The historic prophetic resurrection of Jesus was recorded to assure us that our sins have been wiped away. The risen Jesus has power. He backs up the call to repent. He is the assurance of forgiveness. The Holy and Righteous One, the Author of Life, Jesus the Savior and Christ leaves no room for interpretation. With this unchanging truth, John comforts us in our New Testament reading from 1 John 2, 1 My dear children, I write this to you so that you will not sin. But if anybody does sin, we have an advocate with the Father—Jesus Christ, the Righteous One. 2 He is the atoning sacrifice for our sins, and not only for ours but also for the sins of the whole world.

With a heart filled with love, John encourages all of us. As those living in the forgiveness of Jesus, we are encouraged to avoid and struggle against sin. We are also pointed to Jesus when we do sin. Our confidence in being right with God is not in how we feel or how we act, but in Jesus. Although Jesus’ sacrifice for our sins does affect how we feel and act. The assurance of eternal life and the refreshing you absolutely have waiting in heaven is the astonishing power of Jesus. It is the greatest healing we can hope for in this world.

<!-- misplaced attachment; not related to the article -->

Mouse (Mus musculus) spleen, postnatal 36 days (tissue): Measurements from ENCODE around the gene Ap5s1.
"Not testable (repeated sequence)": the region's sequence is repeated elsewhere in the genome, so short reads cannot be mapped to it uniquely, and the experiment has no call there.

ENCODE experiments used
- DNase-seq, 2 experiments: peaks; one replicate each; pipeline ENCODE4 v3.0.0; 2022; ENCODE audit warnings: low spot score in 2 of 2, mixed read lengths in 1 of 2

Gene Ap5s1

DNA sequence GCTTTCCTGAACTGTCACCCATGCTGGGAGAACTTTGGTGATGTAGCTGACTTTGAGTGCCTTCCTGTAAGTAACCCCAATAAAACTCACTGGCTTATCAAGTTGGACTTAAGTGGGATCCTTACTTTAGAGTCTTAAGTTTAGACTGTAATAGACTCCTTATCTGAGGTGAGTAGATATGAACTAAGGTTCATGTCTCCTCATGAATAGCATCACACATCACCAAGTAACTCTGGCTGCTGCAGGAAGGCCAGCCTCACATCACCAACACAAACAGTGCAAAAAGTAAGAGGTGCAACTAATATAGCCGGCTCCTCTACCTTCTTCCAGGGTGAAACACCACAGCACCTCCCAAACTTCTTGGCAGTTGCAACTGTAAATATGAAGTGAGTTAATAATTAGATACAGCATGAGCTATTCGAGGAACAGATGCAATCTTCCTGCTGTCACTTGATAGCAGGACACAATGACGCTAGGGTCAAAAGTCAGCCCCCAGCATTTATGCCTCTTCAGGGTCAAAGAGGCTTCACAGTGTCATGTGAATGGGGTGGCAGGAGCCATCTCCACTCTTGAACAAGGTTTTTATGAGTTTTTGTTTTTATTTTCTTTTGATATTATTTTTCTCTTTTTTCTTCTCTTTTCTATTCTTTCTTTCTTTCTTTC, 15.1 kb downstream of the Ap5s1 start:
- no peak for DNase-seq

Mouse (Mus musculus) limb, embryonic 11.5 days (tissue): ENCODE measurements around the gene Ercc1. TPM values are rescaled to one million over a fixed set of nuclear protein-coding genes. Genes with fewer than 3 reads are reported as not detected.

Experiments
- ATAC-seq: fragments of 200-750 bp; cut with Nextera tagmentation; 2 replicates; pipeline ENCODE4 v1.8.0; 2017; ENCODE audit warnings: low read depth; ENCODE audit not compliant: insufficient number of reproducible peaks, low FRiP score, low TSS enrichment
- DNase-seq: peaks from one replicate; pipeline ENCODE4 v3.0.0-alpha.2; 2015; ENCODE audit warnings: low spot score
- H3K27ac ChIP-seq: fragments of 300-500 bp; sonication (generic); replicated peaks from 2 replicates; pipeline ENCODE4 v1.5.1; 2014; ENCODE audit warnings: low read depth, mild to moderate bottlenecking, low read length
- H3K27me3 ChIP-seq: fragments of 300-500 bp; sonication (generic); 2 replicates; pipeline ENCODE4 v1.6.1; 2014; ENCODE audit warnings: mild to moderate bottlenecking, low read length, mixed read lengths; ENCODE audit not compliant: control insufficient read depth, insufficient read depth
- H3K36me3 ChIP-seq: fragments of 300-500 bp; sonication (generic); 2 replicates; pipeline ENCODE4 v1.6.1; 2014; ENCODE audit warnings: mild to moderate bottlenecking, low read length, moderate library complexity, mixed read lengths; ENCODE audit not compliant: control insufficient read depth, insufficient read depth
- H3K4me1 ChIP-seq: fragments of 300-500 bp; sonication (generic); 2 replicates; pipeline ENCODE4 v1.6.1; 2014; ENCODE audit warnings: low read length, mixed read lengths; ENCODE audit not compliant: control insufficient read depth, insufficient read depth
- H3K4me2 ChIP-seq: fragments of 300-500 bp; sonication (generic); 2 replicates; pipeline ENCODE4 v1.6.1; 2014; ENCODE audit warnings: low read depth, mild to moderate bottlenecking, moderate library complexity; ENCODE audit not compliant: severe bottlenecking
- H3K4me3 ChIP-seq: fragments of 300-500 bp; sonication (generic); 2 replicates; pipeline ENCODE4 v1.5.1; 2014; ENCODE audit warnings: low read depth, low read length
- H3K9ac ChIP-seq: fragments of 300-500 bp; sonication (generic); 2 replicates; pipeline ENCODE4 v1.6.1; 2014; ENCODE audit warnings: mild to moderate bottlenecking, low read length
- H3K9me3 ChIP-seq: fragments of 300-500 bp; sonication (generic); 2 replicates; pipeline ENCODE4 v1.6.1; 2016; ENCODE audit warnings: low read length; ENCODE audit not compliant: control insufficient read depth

Even children know the power behind a name. Children and adults often use the name of another person to justify their behavior. Peter used the power of Jesus’ name to heal a man, but more than that preached forgiveness in the name of Jesus. Our sins are wiped out through Jesus’ death and resurrection. May the grace of God astonish us every day and fill us with love for him as we put “in the name of Jesus” before all we think, say and do. This is the power of Jesus’ name, that in the name of Jesus, you have been healed from your sins. Amen.

Gunnar Ledermann, Pastor Divine Peace Church

Gunnar Ledermann

I’m passionate about Rockwall’s vibrant community and actively engage with local non-profits and community organizations, including the Rockwall Chamber of Commerce, the City of Rockwall, and the Downtown Rockwall Association. My background includes a bachelor’s degree in Classical Languages and a master’s degree in divinity. Currently serving as a pastor at Divine Peace Church in Rockwall, I also enjoy spending time with my wife, Marinda, and our three children.